The tests required were an ultrasound of my liver, and an x-ray of my right humerus. There was no mention of what they thought they were looking at, though the surgeon did say, “Don’t worry, it’s probably just a liver cyst” – but no mention of what they could/couldn’t see in my arm.

And so, after the final call back I was booked in for the ultra sound and x-ray today.

I went, I got the scans and as suspected, the sonographer advised that I was one of the population’s 5% that has a liver cyst (I’m so special, me!). It’s asymptomatic so I’ve never been bothered by it, and it will probably remain that way. Hurrah!

The x-ray however, is still up for grabs, I won’t have any further info on that until Thursday when I meet with the surgeon.

I guess that whole story was the preamble for the following; some thoughts about living in that state between “we have some uncertain news” and the certainty that it is, or isn’t ‘something’.

I had a choice at the point the surgeon’s nurse said “we need you to come back in”. I could choose to be terrified and play through all the possible outcomes over and over in my mind and let them make me fearful or depressed. Or I could chose to ‘deal with it when the time came’ and carry on with the week as planned.

I chose a variation somewhere in between, there were moments especially early on when I’d wonder… I mean… when you’ve an issue in one place AND your liver, the first thing I think is… metastatic cancer… cancer of the arm… or, something.

I had a choice to take the surgeon at her word when she said “It’s probably just a cyst” or I could be the cynic, thinking instead that she was only telling me such a thing so that I’d feel ok for that ‘last week when I felt fine’ because everyone knows, you don’t actually start getting sick until you get that diagnosis…

I still have a choice; to believe that all will be well, even if all isn’t well. I can put my faith in the hands of the doctors and their wonderful sciences, and I can shore up my resources with my friends who have been standing in the gap and praying for good reports.

The truth is we don’t walk out our lives with any more or less certainty from one day to the next… it could be a diagnosis, it could be speeding car. We always think it isn’t going to be us, and frankly some days it just is.

So, I’m still in that ‘awkward in between’ – I have 50% less concern than I had this morning, and you know what? I feel like things are just fine. But there’s still that 50%… there’s still ‘something’ about my arm. And whatever it is, in the middle of all the potential fears, the best thing about this week has been the people around me who’ve checked in to make sure I’m ok, who’ve promised prayer from here, to Sydney and as far afield as the Eastern US. A significant few who would drop everything for me.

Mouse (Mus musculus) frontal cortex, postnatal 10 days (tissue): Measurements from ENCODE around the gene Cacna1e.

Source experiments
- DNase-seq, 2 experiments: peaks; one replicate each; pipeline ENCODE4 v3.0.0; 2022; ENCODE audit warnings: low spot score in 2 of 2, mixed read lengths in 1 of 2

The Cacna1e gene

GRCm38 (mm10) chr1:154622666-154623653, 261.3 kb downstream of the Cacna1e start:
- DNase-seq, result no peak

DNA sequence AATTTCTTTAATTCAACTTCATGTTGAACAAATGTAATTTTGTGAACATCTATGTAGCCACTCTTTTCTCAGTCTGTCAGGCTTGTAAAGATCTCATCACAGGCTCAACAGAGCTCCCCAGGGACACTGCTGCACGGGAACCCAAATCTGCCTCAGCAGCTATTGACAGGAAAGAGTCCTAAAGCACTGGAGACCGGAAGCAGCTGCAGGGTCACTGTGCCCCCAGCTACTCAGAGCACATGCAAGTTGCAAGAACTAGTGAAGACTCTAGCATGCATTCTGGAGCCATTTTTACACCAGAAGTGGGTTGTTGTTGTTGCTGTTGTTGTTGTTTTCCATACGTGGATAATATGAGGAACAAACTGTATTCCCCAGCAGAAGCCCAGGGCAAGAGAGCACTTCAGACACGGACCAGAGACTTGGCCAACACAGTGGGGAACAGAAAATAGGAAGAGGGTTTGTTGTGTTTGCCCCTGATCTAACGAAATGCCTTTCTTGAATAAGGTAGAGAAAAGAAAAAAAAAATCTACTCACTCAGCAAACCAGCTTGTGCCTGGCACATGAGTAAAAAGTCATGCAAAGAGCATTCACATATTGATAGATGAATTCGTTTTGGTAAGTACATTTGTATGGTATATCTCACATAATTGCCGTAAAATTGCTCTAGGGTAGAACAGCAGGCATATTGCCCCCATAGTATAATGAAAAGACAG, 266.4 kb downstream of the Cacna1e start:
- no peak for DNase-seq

As I would for them.

You can say what you want about the church as an institution, but as a community. I’m glad for them, really glad.

So, I’ll keep you posted about any results on Thursday, and until then, your girls? When was the last time you checked them?

*About Lil’ Sis, I’m not telling her story here… any more than to say we’re as relaxed as you can be given that as she’s been as vigilant as the rest of us, it’s a very early catch by all accounts.

It was bound to happen sooner or later…

It was bound to happen sooner or later…

I’ve been here in Melbourne nearly 3 months… can you believe that?

Before you read any of the following I’ll state for the record, I love it. The place is relaxed, the natives are friendly, the coffee is off the chain. And it’s all very new and exiting and fun. I mean, they have glow in the dark mini golf… what’s not to love, right? (Seriously, come visit, we’ll get drunk and go play mini golf (it’s the only way to play it, it’s so bad it’s amazing and even more so when you’re p*ssed (not that I’d know, or anything))).

In any case, things have been going well, I’ve got enough work, I’m plenty busy during the day, and all in all I love it here.

But there comes a point in any new situation like this when you really start to hanker for the kind of relationships you left behind, the kind of friends for whom no longer having you in their social circle is as big of a gut wrench as it is for me to no longer be in their social circle. And frankly, you do begin to wonder why on earth you thought it was a good idea to leave them all in the first place.

The reality kicked in, I can’t just call one of them up and say “It’s Friday, which pub are we hitting tonight?”, or “Hey, do you wanna go to a movie? What’s on? Is Tom Cruise in it? (If yes, let’s just cut straight to the Thai for dinner…”). This is about the time when not having someone to companionably spill my guts to starts to feel like about the worst thing in the world. This is about the time when that creeping depression that starts off like a smokey edge around my usually cheerful view rears its ugly head. We’re not close, that feeling and I, but we’ve had our run ins over the years and I wouldn’t have been unhappy if I never again had to roll over in the morning and not want to get out from under the covers.